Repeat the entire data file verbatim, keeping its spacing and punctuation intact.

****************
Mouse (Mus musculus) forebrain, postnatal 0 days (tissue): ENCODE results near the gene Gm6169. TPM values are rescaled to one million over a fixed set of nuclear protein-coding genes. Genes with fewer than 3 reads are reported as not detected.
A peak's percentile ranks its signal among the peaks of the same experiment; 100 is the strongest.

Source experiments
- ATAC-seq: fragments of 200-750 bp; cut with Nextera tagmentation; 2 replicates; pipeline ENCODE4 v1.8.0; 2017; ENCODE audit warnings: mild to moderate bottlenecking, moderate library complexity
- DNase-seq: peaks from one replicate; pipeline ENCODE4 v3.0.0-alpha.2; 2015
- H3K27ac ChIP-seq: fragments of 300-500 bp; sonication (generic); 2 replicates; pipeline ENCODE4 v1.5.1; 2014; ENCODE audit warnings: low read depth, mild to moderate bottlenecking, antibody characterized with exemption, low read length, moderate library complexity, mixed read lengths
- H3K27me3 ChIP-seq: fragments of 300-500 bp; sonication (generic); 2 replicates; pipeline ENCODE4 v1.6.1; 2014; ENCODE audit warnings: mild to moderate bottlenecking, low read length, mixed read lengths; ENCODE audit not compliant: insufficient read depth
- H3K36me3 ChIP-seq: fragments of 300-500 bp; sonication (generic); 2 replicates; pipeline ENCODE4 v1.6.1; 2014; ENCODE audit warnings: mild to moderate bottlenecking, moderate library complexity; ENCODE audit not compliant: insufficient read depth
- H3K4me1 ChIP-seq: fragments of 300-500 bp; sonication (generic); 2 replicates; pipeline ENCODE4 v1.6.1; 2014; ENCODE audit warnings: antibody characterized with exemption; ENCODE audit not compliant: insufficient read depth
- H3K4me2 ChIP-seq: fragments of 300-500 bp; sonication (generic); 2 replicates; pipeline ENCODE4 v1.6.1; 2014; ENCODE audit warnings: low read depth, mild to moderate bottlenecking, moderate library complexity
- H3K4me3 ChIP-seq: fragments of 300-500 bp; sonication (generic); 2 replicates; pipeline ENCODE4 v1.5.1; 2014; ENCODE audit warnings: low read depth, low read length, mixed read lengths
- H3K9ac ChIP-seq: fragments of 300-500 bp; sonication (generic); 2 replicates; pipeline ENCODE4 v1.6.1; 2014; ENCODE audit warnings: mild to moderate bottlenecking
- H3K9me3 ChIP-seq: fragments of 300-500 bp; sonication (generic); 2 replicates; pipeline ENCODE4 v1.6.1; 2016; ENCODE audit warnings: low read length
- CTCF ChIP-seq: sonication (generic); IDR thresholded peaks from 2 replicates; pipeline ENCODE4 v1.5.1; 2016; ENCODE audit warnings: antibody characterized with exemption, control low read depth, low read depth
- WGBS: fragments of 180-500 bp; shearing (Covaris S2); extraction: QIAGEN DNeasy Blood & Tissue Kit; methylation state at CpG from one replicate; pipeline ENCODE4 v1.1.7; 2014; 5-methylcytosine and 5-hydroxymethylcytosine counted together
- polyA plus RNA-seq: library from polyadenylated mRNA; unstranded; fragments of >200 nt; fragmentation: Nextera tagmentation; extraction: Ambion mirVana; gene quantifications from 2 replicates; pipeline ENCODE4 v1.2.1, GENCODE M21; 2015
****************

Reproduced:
Mouse (Mus musculus) forebrain, postnatal 0 days (tissue): ENCODE results near the gene Gm6169. TPM values are rescaled to one million over a fixed set of nuclear protein-coding genes. Genes with fewer than 3 reads are reported as not detected.
A peak's percentile ranks its signal among the peaks of the same experiment; 100 is the strongest.

Source experiments
- ATAC-seq: fragments of 200-750 bp; cut with Nextera tagmentation; 2 replicates; pipeline ENCODE4 v1.8.0; 2017; ENCODE audit warnings: mild to moderate bottlenecking, moderate library complexity
- DNase-seq: peaks from one replicate; pipeline ENCODE4 v3.0.0-alpha.2; 2015
- H3K27ac ChIP-seq: fragments of 300-500 bp; sonication (generic); 2 replicates; pipeline ENCODE4 v1.5.1; 2014; ENCODE audit warnings: low read depth, mild to moderate bottlenecking, antibody characterized with exemption, low read length, moderate library complexity, mixed read lengths
- H3K27me3 ChIP-seq: fragments of 300-500 bp; sonication (generic); 2 replicates; pipeline ENCODE4 v1.6.1; 2014; ENCODE audit warnings: mild to moderate bottlenecking, low read length, mixed read lengths; ENCODE audit not compliant: insufficient read depth
- H3K36me3 ChIP-seq: fragments of 300-500 bp; sonication (generic); 2 replicates; pipeline ENCODE4 v1.6.1; 2014; ENCODE audit warnings: mild to moderate bottlenecking, moderate library complexity; ENCODE audit not compliant: insufficient read depth
- H3K4me1 ChIP-seq: fragments of 300-500 bp; sonication (generic); 2 replicates; pipeline ENCODE4 v1.6.1; 2014; ENCODE audit warnings: antibody characterized with exemption; ENCODE audit not compliant: insufficient read depth
- H3K4me2 ChIP-seq: fragments of 300-500 bp; sonication (generic); 2 replicates; pipeline ENCODE4 v1.6.1; 2014; ENCODE audit warnings: low read depth, mild to moderate bottlenecking, moderate library complexity
- H3K4me3 ChIP-seq: fragments of 300-500 bp; sonication (generic); 2 replicates; pipeline ENCODE4 v1.5.1; 2014; ENCODE audit warnings: low read depth, low read length, mixed read lengths
- H3K9ac ChIP-seq: fragments of 300-500 bp; sonication (generic); 2 replicates; pipeline ENCODE4 v1.6.1; 2014; ENCODE audit warnings: mild to moderate bottlenecking
- H3K9me3 ChIP-seq: fragments of 300-500 bp; sonication (generic); 2 replicates; pipeline ENCODE4 v1.6.1; 2016; ENCODE audit warnings: low read length
- CTCF ChIP-seq: sonication (generic); IDR thresholded peaks from 2 replicates; pipeline ENCODE4 v1.5.1; 2016; ENCODE audit warnings: antibody characterized with exemption, control low read depth, low read depth
- WGBS: fragments of 180-500 bp; shearing (Covaris S2); extraction: QIAGEN DNeasy Blood & Tissue Kit; methylation state at CpG from one replicate; pipeline ENCODE4 v1.1.7; 2014; 5-methylcytosine and 5-hydroxymethylcytosine counted together
- polyA plus RNA-seq: library from polyadenylated mRNA; unstranded; fragments of >200 nt; fragmentation: Nextera tagmentation; extraction: Ambion mirVana; gene quantifications from 2 replicates; pipeline ENCODE4 v1.2.1, GENCODE M21; 2015